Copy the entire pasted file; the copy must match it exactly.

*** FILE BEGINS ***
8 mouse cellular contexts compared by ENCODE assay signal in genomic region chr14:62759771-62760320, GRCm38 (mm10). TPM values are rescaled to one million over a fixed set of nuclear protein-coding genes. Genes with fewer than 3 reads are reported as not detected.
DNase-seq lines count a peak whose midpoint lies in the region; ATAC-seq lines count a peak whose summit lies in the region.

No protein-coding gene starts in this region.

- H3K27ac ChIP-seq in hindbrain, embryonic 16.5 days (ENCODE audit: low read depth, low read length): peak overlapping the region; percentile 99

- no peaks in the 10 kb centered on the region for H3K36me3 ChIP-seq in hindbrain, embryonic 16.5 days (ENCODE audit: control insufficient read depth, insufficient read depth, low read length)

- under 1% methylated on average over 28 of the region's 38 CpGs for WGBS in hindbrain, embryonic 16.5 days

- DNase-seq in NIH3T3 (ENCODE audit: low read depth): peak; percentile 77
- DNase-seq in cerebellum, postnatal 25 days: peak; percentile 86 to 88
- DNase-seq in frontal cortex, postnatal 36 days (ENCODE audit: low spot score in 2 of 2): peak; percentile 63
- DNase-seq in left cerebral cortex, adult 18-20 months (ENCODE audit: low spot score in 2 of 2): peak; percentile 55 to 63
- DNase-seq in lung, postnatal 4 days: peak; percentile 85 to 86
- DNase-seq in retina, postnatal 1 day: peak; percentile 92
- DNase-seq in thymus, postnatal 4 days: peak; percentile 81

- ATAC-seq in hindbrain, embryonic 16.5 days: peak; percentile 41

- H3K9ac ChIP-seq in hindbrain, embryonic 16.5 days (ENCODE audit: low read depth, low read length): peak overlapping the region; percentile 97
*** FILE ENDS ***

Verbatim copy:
8 mouse cellular contexts compared by ENCODE assay signal in genomic region chr14:62759771-62760320, GRCm38 (mm10). TPM values are rescaled to one million over a fixed set of nuclear protein-coding genes. Genes with fewer than 3 reads are reported as not detected.
DNase-seq lines count a peak whose midpoint lies in the region; ATAC-seq lines count a peak whose summit lies in the region.

No protein-coding gene starts in this region.

- H3K27ac ChIP-seq in hindbrain, embryonic 16.5 days (ENCODE audit: low read depth, low read length): peak overlapping the region; percentile 99

- no peaks in the 10 kb centered on the region for H3K36me3 ChIP-seq in hindbrain, embryonic 16.5 days (ENCODE audit: control insufficient read depth, insufficient read depth, low read length)

- under 1% methylated on average over 28 of the region's 38 CpGs for WGBS in hindbrain, embryonic 16.5 days

- DNase-seq in NIH3T3 (ENCODE audit: low read depth): peak; percentile 77
- DNase-seq in cerebellum, postnatal 25 days: peak; percentile 86 to 88
- DNase-seq in frontal cortex, postnatal 36 days (ENCODE audit: low spot score in 2 of 2): peak; percentile 63
- DNase-seq in left cerebral cortex, adult 18-20 months (ENCODE audit: low spot score in 2 of 2): peak; percentile 55 to 63
- DNase-seq in lung, postnatal 4 days: peak; percentile 85 to 86
- DNase-seq in retina, postnatal 1 day: peak; percentile 92
- DNase-seq in thymus, postnatal 4 days: peak; percentile 81

- ATAC-seq in hindbrain, embryonic 16.5 days: peak; percentile 41

- H3K9ac ChIP-seq in hindbrain, embryonic 16.5 days (ENCODE audit: low read depth, low read length): peak overlapping the region; percentile 97